Go global Danmark!

Dual citizenship will let me celebrate my whole identity, both Danish and Australian. Photo by Mick 2014.

Dual citizenship will let me celebrate my whole identity, both Danish and Australian. Photo by Mick 2014.

Together with thousands of expats across the globe, I am celebrating that Denmark has moved one step further toward dual citizenship this week.

I was born about 1000 years after my ancestor, Harald Bluetooth, raised Denmark’s birth certificate in Jelling. Jelling was my mother’s childhood home, and my parents had bought their first house in the town, when I joined the family. I was raised in Denmark through the 1970s and 1980s. I love the country of my birth and upbringing. It gave me my sense of identity, my Danishness, my culture, my language, and in the sandy soils of the Jutland heath, my roots are still healthily burried and tugging at my heart strings.

As a young person I felt the Nordic country too small and in my global outlook I found adventure in the great southern land, the island continent, Australia. I came as an overseas student and left after a successful year of study, engaged to be married to my darling man, himself a migrant from the UK who had made Brisbane his home.

And so, madly in love and with adventure in the stomach, I emigrated from my mother country, my father land and left my family behind. Together we made a home in Brisbane in beautiful Queensland; its nature more wild and its size more vast than a Danish cultivated girl could imagine. Brisbane’s balmy climate suited my ideas, though the city was provincial and small; I have seen it slowly transform to a thriving metropolis with an exciting arts scene, a New World City, which I love very much.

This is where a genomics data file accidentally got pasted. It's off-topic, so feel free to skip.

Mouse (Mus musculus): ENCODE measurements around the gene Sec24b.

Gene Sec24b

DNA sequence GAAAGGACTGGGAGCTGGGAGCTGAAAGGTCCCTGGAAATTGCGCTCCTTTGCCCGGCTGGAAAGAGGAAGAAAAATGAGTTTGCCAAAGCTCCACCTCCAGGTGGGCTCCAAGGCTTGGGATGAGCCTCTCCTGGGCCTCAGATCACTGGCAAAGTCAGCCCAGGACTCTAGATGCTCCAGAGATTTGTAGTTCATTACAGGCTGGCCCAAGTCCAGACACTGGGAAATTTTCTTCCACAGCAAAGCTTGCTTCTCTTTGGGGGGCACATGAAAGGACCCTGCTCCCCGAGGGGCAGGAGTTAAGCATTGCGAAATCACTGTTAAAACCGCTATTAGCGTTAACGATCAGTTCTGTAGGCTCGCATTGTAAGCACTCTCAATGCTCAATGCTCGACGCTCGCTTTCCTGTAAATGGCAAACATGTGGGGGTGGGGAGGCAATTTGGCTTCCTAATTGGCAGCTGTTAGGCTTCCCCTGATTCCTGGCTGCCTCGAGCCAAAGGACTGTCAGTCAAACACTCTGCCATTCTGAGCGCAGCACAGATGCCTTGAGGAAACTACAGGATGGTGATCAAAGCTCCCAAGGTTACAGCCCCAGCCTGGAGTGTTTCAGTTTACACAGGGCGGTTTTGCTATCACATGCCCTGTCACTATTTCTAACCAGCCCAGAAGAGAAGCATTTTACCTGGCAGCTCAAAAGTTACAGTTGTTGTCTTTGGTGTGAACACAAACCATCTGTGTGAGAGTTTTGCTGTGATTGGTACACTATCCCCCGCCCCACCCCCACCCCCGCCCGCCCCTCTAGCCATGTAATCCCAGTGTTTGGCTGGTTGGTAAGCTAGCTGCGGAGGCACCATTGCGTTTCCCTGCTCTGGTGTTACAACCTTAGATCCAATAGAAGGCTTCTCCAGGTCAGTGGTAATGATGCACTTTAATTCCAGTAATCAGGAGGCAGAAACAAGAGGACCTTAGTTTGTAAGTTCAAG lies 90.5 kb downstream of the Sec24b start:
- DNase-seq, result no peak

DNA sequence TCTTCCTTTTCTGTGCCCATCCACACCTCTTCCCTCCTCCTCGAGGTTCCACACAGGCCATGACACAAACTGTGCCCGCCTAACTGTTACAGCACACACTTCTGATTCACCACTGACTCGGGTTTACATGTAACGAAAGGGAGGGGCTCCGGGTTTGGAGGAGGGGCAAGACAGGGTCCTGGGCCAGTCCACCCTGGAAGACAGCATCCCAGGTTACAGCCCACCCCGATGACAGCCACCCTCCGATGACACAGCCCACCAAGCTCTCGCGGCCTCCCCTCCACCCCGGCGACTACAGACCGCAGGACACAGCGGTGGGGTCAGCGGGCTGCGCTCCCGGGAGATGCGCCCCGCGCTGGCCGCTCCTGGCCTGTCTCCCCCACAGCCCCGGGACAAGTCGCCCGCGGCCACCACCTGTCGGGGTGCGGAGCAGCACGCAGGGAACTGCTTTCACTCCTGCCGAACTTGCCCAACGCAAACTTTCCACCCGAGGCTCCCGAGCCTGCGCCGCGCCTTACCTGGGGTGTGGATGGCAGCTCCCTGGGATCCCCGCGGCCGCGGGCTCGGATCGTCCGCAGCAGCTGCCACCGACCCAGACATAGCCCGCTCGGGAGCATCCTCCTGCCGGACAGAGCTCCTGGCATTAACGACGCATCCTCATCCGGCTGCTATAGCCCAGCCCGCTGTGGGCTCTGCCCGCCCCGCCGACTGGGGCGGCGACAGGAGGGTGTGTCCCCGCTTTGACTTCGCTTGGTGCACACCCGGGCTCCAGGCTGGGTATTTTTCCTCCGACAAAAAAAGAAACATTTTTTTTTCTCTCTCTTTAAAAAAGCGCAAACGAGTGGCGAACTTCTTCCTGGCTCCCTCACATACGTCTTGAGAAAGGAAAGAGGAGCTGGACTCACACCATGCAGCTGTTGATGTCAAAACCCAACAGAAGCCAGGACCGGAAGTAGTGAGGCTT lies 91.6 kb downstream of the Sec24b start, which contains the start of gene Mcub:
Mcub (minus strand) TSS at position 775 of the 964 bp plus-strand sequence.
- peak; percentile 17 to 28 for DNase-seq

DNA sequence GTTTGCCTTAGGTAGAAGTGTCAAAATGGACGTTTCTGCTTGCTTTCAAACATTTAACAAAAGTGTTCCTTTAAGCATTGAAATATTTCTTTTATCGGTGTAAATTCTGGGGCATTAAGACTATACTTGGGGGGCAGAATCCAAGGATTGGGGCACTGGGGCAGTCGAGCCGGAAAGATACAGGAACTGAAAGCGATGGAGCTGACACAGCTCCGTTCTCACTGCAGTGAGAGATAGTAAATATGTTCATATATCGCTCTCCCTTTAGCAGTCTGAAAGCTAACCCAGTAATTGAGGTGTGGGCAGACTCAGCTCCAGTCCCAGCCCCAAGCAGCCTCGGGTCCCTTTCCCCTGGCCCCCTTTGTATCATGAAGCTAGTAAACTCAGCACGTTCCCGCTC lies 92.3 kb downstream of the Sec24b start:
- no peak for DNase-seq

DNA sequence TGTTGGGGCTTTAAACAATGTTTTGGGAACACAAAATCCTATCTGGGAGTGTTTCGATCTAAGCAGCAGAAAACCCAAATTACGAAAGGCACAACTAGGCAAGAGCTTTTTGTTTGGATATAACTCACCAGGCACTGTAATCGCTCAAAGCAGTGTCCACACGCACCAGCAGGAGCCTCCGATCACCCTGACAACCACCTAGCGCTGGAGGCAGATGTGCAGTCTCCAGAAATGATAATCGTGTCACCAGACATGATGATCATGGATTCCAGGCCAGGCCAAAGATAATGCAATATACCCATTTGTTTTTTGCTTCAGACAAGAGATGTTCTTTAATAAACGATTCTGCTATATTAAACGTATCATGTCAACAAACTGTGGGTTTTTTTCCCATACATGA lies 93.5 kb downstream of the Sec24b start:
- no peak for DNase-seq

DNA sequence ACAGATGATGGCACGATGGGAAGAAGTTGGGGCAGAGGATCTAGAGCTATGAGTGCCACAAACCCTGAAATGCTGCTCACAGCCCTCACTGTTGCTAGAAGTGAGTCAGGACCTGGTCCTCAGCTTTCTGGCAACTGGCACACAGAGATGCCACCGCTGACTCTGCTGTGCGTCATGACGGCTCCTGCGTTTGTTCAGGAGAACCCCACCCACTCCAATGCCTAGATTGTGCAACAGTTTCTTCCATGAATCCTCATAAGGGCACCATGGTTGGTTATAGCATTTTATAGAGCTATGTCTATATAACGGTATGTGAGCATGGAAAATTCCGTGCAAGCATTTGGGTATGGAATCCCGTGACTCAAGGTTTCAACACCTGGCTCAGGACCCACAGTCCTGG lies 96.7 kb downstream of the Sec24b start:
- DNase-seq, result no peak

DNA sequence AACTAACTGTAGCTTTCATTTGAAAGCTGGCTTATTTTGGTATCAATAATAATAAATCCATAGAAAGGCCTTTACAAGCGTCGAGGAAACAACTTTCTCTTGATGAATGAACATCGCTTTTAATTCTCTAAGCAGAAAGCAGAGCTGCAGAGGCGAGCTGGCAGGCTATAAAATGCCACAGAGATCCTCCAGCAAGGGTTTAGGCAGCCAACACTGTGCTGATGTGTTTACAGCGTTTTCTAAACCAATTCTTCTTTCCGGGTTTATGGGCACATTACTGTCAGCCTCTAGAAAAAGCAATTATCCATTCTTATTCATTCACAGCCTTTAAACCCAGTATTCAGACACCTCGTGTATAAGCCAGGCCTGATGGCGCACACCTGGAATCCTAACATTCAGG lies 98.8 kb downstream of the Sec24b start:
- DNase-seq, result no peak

When I left, I intended to come back to Denmark when my yet-to-be-born children reached school age: no school system could be better than the one I knew from my own childhood. I could also not imagine depriving my parents from the joy of having a close relationship with their grandchildren, though I was painfully aware that giving them just that would deprive the other grandparents in Brisbane, who were much less able to travel than my parents. Such is the dilemma of couples of mixed cultural backgrounds, and migrants in particular.

Shortly after settling in Brisbane, something happened at home that changed my destiny. My parents separated and my mother was diagnosed with a tumour that would gradually change her personality and over 5 1/2 years to calcify her brain and kill her. The shock of the breaking up of my childhood home left me with a sense that home in Denmark no longer existed, and I became even more determined to make Brisbane my home and have my migration project succeed. When a few years later, I won a permanent position in the Queensland public service, only to be informed that I could not be appointed until I became an Australian citizen, I became terrified at the idea of not being fully accepted and integrated anywhere, of being a second class citizen in my new country, without having the safe haven of my old.